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By John Massey
Democracy 3: Africa, is the latest standalone game in the indie game darling “Democracy” series, by Positech Studios.
The “Democracy” series places the player in the position of the head of government for a country, and gives the player the ability to tinker with policies, with the eventual goal of being reelected, and maybe solving a few social problems.
This is complicated by the existence of several mutually exclusive, or otherwise contradictory interest groups vying for your attention, i.e. Conservatives and Liberals, Capitalists and Socialists, etc.
“D3:A” takes several creative and technical leaps from the more “vanilla” Democracy 3.
Positech Studios is in fact a one man show; the brainchild of developer Cliff Harris.
RISE NEWS contacted Harris via email to expound on some of these additions, and how they reflect the realities of policy making in the variously depicted African countries.
Central to what Harris wants players to take away, is the caveat that Africa is not homogeneous.
” Its not just how you see it portrayed in the media, especially the US media,” Harris said. “The continent faces some really tough problems that are far harder than the problems that Western Democracies face.”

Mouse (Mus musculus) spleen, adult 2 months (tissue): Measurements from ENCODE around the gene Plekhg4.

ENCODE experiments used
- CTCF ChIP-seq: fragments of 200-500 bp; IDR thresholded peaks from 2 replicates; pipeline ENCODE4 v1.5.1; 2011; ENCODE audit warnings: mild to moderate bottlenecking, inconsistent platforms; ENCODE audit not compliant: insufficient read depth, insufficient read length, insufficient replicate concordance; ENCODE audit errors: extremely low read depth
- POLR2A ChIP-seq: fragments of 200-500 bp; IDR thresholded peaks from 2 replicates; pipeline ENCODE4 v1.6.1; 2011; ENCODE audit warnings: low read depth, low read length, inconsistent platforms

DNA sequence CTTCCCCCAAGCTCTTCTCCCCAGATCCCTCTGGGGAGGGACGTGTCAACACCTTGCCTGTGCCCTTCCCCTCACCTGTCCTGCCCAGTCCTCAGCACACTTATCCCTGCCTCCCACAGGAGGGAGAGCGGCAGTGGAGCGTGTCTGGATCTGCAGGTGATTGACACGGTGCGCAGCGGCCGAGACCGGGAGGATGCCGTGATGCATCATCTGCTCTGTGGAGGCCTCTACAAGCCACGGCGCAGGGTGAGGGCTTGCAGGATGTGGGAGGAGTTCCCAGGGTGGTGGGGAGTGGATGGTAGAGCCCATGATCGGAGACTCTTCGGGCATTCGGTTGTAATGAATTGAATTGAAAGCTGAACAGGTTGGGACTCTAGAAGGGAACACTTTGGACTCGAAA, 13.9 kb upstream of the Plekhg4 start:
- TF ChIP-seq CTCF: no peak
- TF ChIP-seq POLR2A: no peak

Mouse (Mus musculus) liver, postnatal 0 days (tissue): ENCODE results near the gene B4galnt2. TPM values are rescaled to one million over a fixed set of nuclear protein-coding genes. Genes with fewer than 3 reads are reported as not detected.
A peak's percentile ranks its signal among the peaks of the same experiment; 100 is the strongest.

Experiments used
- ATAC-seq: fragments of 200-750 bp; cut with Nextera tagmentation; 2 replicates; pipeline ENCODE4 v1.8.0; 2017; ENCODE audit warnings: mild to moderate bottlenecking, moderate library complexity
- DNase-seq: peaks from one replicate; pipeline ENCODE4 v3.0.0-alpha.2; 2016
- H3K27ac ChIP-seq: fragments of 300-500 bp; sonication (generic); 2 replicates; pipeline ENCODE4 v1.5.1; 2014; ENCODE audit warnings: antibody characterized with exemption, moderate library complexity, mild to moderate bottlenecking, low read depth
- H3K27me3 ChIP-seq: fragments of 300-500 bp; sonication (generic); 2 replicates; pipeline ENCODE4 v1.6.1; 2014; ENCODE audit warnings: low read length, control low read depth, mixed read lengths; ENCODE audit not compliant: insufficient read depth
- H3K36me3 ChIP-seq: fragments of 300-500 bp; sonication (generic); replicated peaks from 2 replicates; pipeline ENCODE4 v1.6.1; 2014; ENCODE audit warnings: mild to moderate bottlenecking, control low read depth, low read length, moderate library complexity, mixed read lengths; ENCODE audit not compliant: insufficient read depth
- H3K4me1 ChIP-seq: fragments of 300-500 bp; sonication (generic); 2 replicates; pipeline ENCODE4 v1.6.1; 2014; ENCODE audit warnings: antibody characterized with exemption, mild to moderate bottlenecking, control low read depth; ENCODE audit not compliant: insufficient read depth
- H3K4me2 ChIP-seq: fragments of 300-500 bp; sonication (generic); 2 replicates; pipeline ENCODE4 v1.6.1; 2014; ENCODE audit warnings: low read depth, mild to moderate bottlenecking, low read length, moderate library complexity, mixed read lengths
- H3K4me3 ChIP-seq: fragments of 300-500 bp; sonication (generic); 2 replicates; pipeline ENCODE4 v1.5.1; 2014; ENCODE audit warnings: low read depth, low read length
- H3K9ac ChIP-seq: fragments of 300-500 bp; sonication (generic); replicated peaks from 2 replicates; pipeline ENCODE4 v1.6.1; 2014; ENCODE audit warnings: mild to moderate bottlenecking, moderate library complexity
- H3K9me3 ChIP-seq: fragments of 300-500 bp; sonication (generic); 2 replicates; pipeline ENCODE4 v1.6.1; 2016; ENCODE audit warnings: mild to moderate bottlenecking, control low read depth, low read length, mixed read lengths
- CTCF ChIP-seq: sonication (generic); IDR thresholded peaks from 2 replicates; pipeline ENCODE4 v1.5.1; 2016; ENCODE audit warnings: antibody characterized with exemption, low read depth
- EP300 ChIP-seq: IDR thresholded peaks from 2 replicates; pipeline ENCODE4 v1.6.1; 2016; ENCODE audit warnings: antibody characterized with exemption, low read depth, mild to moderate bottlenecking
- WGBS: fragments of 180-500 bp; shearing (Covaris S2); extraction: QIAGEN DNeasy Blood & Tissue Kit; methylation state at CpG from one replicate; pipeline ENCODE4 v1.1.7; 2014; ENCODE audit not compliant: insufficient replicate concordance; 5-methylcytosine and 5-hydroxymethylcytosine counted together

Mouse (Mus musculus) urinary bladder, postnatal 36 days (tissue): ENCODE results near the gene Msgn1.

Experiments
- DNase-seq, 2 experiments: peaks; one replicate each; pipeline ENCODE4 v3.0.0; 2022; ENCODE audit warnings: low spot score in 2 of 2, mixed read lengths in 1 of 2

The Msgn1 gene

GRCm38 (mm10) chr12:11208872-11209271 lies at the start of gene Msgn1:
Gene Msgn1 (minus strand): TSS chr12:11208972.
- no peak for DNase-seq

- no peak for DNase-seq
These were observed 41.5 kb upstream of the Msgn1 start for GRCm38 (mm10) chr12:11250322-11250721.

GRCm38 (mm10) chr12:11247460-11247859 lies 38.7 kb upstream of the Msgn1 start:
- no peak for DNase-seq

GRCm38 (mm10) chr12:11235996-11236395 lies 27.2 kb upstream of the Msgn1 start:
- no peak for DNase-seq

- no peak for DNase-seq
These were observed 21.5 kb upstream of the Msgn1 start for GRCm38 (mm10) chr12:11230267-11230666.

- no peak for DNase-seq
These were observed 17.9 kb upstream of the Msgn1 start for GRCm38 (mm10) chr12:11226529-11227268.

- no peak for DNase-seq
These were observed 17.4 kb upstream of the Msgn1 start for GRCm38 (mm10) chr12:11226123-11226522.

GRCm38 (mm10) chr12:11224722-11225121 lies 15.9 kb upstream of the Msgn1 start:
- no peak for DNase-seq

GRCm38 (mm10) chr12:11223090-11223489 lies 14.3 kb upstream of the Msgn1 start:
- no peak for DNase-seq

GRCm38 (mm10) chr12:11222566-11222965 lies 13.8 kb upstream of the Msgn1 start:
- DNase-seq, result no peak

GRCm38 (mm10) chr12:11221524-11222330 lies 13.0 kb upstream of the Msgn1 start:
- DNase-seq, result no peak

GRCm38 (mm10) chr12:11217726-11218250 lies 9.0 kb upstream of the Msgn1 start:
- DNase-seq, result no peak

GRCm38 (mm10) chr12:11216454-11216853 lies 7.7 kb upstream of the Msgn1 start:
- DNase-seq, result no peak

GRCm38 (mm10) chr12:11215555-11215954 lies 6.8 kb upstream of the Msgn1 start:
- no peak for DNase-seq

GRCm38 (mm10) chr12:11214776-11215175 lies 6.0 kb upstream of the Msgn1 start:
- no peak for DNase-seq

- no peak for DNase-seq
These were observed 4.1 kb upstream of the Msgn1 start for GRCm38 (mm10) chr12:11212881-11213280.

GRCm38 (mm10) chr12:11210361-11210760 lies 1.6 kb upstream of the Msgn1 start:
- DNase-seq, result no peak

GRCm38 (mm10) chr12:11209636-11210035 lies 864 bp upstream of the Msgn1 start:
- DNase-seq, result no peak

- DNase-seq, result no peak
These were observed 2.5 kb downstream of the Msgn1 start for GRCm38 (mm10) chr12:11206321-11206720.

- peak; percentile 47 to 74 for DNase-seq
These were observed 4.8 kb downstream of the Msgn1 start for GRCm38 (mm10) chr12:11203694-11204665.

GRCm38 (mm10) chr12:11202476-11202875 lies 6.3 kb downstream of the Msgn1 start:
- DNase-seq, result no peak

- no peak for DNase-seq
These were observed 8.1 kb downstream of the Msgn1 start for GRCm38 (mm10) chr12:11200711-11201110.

Some of the problems in “D3:A” do crop up quite often, and central to that is the addition of a new game feature- Stability.
“Pretty much everything else becomes an irrelevance unless you have stable government.”
“I think the one thing that I have learned from the modeling of these countries is the importance of stability,” Harris said. “Pretty much everything else becomes an irrelevance unless you have stable government.
“Nobody invests in a country where they may lose their whole investment in a coup, or a currency devaluation. Nobody takes a holiday somewhere where there are riots or a civil uprising. It’s something that we absolutely take for granted in the West.”
Managing stability becomes more so pressing when capital deprived environments are unable to attract investors.
This led Positech to make Foreign Policy a more active component of the game.
WATCH: Trailer for Democracy 3: Africa
“We have tended to skirt around foreign policy in the original game… We felt that it would simply be impossible to do this with African states, because the impact of foreign policy, especially when it comes to foreign investment is so large,” Harris said. “There is an assumption that corruption is low, stability is good and there are no major human-rights abuses that may reflect poorly on investors, but none of those statements are true for certain African states, so it would simply have been inaccurate not to be able to reflect that in the game.”
This line of thinking lends itself to institution building, a commonly echoed theme in addressing floundering democracies in the region.
Harris illustrates an inherent contradiction in efforts to build institutions: